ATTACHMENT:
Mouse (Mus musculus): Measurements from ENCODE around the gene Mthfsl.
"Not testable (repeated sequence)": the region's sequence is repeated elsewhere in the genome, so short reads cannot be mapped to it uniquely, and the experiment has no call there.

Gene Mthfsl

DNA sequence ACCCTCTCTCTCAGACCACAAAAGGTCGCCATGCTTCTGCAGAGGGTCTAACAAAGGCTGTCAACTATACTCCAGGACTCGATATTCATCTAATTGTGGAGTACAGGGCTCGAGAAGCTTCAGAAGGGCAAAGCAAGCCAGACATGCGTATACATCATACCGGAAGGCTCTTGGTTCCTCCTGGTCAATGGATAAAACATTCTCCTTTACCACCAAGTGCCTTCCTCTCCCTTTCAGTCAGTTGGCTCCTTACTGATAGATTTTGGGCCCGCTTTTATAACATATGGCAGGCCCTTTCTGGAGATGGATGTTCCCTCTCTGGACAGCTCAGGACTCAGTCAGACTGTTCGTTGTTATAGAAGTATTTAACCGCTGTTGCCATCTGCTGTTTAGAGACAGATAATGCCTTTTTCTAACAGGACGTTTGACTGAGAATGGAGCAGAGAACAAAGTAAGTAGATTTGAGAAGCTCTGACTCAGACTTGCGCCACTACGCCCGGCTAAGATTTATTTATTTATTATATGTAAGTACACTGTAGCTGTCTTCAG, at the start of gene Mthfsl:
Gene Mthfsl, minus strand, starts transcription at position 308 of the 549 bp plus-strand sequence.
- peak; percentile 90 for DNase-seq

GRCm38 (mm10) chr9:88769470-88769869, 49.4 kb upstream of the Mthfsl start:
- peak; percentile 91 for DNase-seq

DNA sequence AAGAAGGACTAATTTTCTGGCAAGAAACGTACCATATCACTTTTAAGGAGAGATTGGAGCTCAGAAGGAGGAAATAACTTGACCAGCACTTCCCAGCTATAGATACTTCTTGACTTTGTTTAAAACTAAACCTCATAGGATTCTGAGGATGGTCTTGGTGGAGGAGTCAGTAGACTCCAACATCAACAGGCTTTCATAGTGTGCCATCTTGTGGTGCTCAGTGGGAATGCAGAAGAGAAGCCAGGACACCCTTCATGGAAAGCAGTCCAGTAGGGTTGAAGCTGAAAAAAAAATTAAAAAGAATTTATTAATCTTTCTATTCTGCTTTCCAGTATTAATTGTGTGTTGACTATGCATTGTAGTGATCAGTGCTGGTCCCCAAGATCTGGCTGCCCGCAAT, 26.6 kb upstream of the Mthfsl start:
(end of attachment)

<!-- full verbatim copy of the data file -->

Mouse (Mus musculus): Measurements from ENCODE around the gene Mthfsl.
"Not testable (repeated sequence)": the region's sequence is repeated elsewhere in the genome, so short reads cannot be mapped to it uniquely, and the experiment has no call there.

Gene Mthfsl

DNA sequence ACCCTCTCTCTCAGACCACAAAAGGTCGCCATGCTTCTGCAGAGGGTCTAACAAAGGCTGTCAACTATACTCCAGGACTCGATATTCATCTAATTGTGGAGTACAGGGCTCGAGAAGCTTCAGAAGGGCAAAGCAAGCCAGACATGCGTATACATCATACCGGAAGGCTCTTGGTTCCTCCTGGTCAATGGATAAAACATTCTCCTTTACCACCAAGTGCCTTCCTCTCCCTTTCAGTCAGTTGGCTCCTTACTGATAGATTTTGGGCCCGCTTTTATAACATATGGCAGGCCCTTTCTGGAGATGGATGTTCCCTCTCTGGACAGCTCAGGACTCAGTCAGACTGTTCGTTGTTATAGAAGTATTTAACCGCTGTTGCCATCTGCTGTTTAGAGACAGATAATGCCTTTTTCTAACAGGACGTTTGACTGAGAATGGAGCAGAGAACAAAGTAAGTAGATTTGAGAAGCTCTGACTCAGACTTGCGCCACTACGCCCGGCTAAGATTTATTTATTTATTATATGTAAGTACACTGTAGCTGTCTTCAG, at the start of gene Mthfsl:
Gene Mthfsl, minus strand, starts transcription at position 308 of the 549 bp plus-strand sequence.
- peak; percentile 90 for DNase-seq

GRCm38 (mm10) chr9:88769470-88769869, 49.4 kb upstream of the Mthfsl start:
- peak; percentile 91 for DNase-seq

DNA sequence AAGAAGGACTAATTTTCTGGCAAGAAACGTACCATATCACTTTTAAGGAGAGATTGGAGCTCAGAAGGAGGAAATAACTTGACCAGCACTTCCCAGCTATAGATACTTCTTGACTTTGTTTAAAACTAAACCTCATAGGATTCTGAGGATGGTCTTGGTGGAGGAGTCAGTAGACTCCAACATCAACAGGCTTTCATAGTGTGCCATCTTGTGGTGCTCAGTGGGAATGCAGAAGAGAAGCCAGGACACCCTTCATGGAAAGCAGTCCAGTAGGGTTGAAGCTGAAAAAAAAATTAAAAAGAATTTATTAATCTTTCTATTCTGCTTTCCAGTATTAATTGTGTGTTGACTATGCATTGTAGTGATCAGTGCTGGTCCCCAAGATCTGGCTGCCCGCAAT, 26.6 kb upstream of the Mthfsl start: